[iv] Fort Collins City Council Meeting Presentation February 11, 2020 https://fortcollinstv.viebit.com/player.php?hash=31oxsDV3ICEB#
[v] The EPA’s Emissions and Generation Resources Integrated Database (eGRID) lists the 2018 emission factor for the Rawhide power plant as 2,085 pounds of CO2e per MWh of generation. The 2018 emission factor in eGRID for the Craig power plant is 2,292 lb CO2e/MWh. The 2018 emission factor for electricity from RMPA in the WECC – our section of the grid – is listed by the EPA’s eGRID as 1,282 lb/CO2e/MWh. Electricity is purchased by PRPA under a joint dispatch agreement to compensate for planned and unplanned outages at Rawhide and Craig. PRPA’s 2019 Annual Budget Report shows that Rawhide is budgeted to produce 2,303 GWh in 2019, Craig is budgeted to produce 742 GWh, and purchased electricity is budgeted to be 193 GWh. From this data, we deduce that PRPA’s CO2e emissions from its two coal plants and from purchased electricity will be 3.374 million tons in 2019. PRPA has emitted over 3 million tons of CO2e from those three sources each year, 2017-2019.
[vi] The EPA’s Emissions and Generation Resources Integrated Database (eGRID) lists the 2018 emission factor for the Rawhide power plant as 2,085 pounds of CO2e per MWh of generation. The 2018 emission factor in eGRID for the Craig power plant is 2,292 lb CO2e/MWh. The 2018 emission factor for electricity from RMPA in the WECC – our section of the grid – is listed by the EPA’s eGRID as 1,282 lb/CO2e/MWh. Electricity is purchased by PRPA under a joint dispatch agreement to compensate for planned and unplanned outages at Rawhide and Craig. PRPA’s 2019 Annual Budget Report shows that Rawhide is budgeted to produce 2,303 GWh in 2019, Craig is budgeted to produce 742 GWh, and purchased electricity is budgeted to be 193 GWh. From this data, we deduce that PRPA’s CO2e emissions from its two coal plants and from purchased electricity will be 3.374 million tons in 2019. PRPA has emitted over 3 million tons of CO2e from those three sources each year, 2017-2019.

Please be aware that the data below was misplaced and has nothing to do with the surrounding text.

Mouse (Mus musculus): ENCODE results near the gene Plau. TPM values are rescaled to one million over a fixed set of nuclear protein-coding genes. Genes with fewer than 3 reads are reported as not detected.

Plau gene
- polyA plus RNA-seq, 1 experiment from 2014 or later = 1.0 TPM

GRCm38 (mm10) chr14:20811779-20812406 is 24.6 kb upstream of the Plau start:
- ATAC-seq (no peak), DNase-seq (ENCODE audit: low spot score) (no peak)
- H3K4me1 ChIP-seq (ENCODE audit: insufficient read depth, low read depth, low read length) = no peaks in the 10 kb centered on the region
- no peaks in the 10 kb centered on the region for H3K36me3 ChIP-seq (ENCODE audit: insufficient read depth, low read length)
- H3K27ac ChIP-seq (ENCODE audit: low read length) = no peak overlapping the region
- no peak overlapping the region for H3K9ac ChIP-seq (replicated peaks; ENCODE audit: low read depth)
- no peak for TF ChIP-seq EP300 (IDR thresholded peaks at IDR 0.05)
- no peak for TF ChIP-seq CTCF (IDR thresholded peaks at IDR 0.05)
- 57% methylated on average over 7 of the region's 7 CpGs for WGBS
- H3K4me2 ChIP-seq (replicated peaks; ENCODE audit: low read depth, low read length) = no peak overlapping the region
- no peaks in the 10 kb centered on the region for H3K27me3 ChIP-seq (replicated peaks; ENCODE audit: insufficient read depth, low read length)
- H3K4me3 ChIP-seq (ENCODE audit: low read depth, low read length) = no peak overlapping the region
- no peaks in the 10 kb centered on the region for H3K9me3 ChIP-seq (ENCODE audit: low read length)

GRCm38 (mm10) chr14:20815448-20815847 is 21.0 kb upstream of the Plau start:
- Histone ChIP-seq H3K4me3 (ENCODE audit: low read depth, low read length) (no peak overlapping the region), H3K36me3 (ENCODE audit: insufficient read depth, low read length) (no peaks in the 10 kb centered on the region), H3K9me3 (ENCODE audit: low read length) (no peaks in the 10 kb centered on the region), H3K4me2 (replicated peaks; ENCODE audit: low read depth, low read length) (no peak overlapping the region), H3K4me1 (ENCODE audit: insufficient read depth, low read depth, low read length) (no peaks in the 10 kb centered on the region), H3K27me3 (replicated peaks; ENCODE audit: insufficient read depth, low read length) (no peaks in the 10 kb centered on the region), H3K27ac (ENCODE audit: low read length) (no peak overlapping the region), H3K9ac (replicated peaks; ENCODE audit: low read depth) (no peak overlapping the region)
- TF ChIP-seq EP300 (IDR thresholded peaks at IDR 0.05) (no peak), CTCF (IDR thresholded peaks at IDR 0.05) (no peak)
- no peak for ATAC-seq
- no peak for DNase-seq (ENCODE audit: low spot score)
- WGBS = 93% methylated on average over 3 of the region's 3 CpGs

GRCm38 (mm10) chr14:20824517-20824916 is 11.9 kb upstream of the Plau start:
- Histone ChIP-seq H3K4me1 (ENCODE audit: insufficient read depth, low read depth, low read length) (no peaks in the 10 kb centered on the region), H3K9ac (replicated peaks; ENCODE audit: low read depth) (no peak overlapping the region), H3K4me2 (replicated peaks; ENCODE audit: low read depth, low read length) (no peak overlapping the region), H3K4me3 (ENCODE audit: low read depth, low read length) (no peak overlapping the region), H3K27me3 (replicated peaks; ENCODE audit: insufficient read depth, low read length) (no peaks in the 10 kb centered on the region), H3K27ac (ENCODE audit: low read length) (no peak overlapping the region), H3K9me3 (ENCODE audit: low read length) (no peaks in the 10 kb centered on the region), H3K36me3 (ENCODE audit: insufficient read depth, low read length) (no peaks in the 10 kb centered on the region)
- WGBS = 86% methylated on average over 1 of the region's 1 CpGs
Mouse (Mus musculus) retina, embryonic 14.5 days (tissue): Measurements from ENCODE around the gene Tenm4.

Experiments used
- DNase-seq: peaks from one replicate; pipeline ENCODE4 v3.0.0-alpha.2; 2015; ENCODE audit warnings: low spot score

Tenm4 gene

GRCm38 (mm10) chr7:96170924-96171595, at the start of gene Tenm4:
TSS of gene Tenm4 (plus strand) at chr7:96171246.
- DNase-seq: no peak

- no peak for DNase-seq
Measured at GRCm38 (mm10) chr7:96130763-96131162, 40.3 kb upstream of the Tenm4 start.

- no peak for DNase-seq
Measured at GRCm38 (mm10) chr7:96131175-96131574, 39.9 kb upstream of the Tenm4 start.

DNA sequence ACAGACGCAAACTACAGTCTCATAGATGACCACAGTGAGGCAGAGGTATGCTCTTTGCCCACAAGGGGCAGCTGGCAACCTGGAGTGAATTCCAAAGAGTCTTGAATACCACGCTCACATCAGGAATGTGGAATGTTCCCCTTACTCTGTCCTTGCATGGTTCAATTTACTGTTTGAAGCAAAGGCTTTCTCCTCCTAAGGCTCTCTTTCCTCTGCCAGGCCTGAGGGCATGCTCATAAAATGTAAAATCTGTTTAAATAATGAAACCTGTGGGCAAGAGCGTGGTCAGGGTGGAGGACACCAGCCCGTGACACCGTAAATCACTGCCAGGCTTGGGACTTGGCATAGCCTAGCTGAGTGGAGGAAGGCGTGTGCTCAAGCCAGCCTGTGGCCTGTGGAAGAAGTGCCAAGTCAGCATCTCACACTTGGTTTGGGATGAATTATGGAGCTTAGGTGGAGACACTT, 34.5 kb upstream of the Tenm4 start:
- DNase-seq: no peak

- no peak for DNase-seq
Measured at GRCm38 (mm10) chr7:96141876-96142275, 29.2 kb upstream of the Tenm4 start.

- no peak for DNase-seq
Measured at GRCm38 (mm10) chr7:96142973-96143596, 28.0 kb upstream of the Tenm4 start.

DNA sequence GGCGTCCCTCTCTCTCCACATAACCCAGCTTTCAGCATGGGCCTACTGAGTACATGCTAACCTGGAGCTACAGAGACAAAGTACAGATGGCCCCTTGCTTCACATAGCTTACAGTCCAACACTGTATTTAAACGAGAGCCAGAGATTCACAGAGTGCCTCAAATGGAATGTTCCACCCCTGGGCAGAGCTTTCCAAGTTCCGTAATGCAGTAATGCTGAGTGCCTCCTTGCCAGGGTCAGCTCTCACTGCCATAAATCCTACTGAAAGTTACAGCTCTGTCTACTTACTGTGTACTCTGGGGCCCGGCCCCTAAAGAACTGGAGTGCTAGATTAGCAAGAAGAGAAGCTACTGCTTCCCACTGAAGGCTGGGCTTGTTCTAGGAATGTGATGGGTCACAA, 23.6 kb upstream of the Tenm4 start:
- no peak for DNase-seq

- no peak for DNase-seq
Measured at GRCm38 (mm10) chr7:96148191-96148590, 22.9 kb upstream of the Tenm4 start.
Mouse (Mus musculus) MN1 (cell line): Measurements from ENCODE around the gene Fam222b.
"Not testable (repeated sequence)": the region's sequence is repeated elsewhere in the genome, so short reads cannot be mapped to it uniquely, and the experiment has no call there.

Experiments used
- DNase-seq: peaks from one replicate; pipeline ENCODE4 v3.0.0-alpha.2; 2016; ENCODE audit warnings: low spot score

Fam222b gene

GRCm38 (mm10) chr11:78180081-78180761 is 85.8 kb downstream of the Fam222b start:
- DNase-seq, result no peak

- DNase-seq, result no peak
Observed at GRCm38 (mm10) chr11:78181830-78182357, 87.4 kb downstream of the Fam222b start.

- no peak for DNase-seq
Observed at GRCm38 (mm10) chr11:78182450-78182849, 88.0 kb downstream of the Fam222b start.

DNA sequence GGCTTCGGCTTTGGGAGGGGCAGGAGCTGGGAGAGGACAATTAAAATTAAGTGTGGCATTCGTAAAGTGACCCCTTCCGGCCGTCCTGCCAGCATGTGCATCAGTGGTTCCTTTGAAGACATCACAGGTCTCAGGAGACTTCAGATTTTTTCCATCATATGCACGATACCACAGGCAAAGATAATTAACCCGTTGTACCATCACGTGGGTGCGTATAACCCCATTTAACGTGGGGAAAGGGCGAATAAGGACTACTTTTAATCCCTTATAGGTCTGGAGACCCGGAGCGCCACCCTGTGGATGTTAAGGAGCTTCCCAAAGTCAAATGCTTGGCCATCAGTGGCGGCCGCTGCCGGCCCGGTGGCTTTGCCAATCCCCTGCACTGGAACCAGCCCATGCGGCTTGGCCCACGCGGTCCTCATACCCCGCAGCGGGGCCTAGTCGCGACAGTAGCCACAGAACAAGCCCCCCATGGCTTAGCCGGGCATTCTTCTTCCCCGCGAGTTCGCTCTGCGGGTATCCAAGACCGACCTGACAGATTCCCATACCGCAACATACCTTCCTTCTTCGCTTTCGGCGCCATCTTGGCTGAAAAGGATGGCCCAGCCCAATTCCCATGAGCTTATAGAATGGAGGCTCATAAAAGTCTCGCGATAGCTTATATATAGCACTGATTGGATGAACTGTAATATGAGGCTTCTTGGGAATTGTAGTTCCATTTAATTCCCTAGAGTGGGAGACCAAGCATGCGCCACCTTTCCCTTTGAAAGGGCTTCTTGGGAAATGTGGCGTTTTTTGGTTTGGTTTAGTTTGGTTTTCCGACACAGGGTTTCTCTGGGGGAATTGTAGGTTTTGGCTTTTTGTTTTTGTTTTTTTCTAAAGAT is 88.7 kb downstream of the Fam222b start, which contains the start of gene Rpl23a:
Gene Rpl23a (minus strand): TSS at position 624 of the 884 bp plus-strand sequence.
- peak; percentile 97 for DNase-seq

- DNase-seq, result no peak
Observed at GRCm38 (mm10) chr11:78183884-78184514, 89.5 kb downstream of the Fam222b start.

[viii] The EPA requires large emitters of greenhouse gases to report annual emissions to the Greenhouse Gas Reporting Program (GHGRP). Large emitters are defined as any entity emitting over 25,000 tons of CO2e per year. Based on GHGRP data, as was reported in 2016, PRPA’s Rawhide power station is by far the largest emitter of greenhouse gases in Larimer County. According to the EPA’s eGRID, Rawhide power station emitted 1,114 tons of NOx emissions in 2018. NOx emissions are a necessary precursor for the formation of ground-source ozone. The federal Bureau of Transportation Statistics states that the average NOx emissions for cars on the road in 2019 was 0.289 grams/mile. Assuming the average car is driven 12,500 miles a year, the NOx emissions at Rawhide is equivalent to 279,752 additional cars on the road.
Northern Colorado Partners for Clean Energy (NCP4CE) is a coalition of organizations in the four municipalities that own the Platte River Power Authority (PRPA). We have a shared goal of transitioning PRPA to 100% renewable electricity by 2030. NCP4CE is a committee of the Colorado Coalition for a Livable Climate, but retains autonomy with regard to its work with the PRPA and all local initiatives. The member organizations of the NCP4CE are: 350 Northern Colorado, Colorado Renewable Energy Society, Colorado Sierra Club, Community for Sustainable Energy, EnergyShouldBe.org, Environment Colorado, Estes Valley Clean Energy Coalition, Fort Collins Sustainability Group, Renewables Now Loveland, Sustainable Resilient Longmont, Transition Fort Collins. For more information please visit https://colivableclimate.org/about-2/